Sift through this year’s BEEF Seedstock 100 (S100) and you’ll find much that you likely expect, given the long biologic cycle of a cow and the fact that breeding decisions for bulls offered last year were made a couple of years earlier.
The number of bulls offered by S100 producers last year is almost identical to the previous year. Those operations marketed 56,091 bulls, just 382 fewer than the previous year. They offered between 240 and 3,700 bulls, also about the same as last year.
Keep in mind that the number of bulls marketed the previous couple of years increased significantly, in tandem with rapid national cow herd expansion.
Barring deep and widespread drought, there is currently nothing to suggest economic incentive for significant national beef cow herd contraction from the cyclical plateau it seems to be approaching. The number of bulls offered by S100 producers suggests the seedstock sector also could be positioned for a soft cyclical landing.
The relative concentration of S100 producers and their geography also remains similar year over year.
- Just five S100 operations marketed 1,500 or more bulls, representing 12,651 bulls, or 22.5% of all bulls marketed by S100 operations. This is almost identical to last year.
- There are eight operations that marketed 1,000 or more bulls last year, between 1,000 and 3,700 bulls. Those eight operations accounted for 15,871 bulls marketed, or 28% of all bulls marketed by S100 operations, almost identical to the previous year.
- As for geography, 41% of the bulls came from S100 producers in three states: Montana (15.73%), Nebraska (12.81%) and South Dakota (12.43%). Throw in Kansas (9.69%), Colorado (8.85%) and Oklahoma (8.46%), and S100 producers in six states account for 68% of the bulls on the list.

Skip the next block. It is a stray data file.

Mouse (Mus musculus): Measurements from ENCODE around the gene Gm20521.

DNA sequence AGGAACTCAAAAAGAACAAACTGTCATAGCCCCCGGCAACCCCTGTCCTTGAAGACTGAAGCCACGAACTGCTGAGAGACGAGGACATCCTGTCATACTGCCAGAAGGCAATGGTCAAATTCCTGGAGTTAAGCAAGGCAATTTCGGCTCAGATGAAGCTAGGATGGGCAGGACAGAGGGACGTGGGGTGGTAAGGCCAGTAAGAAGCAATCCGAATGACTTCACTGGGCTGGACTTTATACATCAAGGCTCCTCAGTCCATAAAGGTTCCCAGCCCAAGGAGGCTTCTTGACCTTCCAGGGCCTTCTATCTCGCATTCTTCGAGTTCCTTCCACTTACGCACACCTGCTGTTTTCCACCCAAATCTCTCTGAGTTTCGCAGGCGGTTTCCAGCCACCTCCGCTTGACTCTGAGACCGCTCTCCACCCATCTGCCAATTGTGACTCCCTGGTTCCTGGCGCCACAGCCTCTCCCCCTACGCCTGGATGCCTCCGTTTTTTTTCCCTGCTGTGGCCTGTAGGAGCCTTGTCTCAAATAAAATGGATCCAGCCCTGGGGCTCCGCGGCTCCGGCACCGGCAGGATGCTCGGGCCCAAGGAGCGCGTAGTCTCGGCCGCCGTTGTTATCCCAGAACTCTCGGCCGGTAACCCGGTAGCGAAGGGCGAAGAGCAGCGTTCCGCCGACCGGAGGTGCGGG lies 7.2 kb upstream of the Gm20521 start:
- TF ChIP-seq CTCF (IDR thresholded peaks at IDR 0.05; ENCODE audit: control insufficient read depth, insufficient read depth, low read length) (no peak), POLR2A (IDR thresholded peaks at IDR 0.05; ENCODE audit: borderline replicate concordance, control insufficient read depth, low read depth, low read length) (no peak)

- S100 operations marketed 32 different breeds and composites. But only a handful of those were offered by a significant number of S100 operations: Angus (72%); Red Angus (23%); Hereford (14%); Sim-Angus (13%); Charolais (11%); Simmental (8%); Balancer (6%); Gelbvieh (5.0%); Limousin (4%); and Brangus (3%). Among those, Red Angus and Balancer were offered by more S100 operations year over year.
BEEF’s Seedstock 100 list is based on the number of bulls marketed during the last calendar year, as reported by seedstock operations to BEEF.
As such, the BEEF Seedstock 100 list makes no claim to be representative of the seedstock industry as a whole. Neither is it intended to be a proxy of quality and ability.
RELATED RESOURCES: Find the 2019 Seedstock 100 operations on the map
Inclusion on the S100 list speaks to a host of supplier attributes associated with the commitment and ability to market so many bulls year after year, such as customer trust and satisfaction, industry knowledge and adaptability.
With that said, the S100 list represents a small percentage of the overall number of beef cattle seedstock suppliers in the U.S.
Obviously, you can find seedstock providers offering far fewer than 240 bulls each year who market top-end quality, backed by top-drawer service. A list of those operations is available in the Seedstock Directory on the BEEF website.